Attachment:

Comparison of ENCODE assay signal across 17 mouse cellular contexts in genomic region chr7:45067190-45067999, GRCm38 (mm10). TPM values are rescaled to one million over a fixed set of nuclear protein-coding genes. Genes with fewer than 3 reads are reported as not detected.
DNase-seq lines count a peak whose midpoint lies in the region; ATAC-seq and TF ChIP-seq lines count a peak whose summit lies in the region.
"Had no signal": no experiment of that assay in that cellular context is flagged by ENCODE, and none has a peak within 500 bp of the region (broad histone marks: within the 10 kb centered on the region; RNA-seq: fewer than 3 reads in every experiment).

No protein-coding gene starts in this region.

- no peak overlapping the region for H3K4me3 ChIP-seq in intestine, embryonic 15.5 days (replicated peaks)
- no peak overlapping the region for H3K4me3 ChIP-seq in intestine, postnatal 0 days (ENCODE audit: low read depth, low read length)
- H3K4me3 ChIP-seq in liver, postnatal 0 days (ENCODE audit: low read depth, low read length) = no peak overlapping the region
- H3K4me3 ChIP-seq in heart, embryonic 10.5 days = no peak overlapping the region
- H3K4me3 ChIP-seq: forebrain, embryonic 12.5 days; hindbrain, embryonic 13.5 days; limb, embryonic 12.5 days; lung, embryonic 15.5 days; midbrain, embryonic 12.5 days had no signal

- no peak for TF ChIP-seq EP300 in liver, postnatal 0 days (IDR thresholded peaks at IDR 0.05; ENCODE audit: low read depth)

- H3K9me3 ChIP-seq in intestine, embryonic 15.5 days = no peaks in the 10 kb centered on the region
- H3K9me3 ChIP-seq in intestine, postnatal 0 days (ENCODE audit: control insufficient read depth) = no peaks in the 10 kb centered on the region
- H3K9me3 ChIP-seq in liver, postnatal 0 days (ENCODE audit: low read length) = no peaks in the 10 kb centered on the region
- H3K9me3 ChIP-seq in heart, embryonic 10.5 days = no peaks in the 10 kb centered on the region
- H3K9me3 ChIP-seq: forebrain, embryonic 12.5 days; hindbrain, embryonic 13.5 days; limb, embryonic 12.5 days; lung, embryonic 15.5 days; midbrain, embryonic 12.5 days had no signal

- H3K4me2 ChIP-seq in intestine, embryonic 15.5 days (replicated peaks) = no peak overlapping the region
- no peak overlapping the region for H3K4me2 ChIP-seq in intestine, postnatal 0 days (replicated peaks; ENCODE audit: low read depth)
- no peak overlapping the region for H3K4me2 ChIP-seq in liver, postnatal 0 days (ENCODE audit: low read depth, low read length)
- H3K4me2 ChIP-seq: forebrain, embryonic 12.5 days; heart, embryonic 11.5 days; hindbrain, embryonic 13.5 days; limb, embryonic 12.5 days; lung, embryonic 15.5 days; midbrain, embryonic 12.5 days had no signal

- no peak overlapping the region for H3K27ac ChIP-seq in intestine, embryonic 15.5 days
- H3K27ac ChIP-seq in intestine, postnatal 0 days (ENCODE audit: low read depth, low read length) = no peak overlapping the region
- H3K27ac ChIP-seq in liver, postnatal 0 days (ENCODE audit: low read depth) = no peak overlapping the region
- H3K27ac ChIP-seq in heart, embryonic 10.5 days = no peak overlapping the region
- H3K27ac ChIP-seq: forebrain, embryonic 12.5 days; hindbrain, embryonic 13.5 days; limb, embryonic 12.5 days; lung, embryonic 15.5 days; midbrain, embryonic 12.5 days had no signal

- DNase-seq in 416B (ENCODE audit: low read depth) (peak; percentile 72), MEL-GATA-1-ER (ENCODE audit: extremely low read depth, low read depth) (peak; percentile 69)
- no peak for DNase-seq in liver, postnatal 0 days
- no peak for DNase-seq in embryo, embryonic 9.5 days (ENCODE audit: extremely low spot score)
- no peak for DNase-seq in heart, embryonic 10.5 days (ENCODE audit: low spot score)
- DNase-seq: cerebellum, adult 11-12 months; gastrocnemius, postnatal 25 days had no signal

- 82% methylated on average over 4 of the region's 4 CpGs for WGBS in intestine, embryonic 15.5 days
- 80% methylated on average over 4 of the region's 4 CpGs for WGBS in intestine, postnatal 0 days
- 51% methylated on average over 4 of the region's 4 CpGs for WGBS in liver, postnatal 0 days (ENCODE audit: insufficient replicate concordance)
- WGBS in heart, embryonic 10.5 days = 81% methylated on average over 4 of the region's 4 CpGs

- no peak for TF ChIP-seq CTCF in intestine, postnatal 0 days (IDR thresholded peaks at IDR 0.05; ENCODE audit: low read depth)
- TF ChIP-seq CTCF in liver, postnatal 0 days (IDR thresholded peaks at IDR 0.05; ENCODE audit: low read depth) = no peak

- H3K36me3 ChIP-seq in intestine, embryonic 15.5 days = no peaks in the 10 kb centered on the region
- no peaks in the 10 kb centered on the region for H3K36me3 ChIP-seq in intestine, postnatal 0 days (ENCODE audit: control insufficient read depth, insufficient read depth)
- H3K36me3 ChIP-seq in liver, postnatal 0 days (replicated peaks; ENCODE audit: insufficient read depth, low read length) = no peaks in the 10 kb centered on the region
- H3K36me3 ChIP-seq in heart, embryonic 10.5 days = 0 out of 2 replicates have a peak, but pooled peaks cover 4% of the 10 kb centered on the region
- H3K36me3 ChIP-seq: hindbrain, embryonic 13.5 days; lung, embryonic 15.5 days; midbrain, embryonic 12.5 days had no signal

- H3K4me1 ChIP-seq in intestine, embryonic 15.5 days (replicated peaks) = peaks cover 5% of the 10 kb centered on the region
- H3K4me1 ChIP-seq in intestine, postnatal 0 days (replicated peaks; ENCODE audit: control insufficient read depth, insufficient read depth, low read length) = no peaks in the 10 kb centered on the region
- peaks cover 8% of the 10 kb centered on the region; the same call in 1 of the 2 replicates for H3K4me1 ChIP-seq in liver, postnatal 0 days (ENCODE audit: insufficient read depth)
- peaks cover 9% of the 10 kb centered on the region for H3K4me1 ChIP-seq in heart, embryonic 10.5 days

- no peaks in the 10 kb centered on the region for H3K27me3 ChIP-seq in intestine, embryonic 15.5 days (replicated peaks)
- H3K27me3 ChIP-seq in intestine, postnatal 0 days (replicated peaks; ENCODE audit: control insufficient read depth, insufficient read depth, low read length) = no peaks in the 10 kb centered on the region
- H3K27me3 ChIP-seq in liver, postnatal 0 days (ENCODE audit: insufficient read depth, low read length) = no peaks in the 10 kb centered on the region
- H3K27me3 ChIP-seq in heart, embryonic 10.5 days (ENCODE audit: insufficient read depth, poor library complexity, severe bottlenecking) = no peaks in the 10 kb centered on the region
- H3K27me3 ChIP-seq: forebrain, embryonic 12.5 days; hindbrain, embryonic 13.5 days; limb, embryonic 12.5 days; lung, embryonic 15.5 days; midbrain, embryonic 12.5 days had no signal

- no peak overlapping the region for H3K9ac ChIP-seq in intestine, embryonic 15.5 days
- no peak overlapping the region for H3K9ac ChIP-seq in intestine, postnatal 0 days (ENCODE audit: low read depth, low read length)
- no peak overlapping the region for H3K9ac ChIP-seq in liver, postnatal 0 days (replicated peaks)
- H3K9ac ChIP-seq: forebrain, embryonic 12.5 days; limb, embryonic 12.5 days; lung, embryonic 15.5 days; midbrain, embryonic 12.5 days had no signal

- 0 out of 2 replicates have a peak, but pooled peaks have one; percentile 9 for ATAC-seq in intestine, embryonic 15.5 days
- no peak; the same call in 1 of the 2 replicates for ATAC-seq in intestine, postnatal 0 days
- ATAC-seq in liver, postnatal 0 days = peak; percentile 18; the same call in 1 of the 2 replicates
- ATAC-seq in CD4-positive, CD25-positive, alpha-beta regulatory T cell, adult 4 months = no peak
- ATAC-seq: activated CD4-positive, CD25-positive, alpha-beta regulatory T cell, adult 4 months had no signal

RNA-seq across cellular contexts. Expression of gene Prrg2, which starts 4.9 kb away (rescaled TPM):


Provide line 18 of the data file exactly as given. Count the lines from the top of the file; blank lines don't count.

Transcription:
- no peak overlapping the region for H3K4me2 ChIP-seq in liver, postnatal 0 days (ENCODE audit: low read depth, low read length)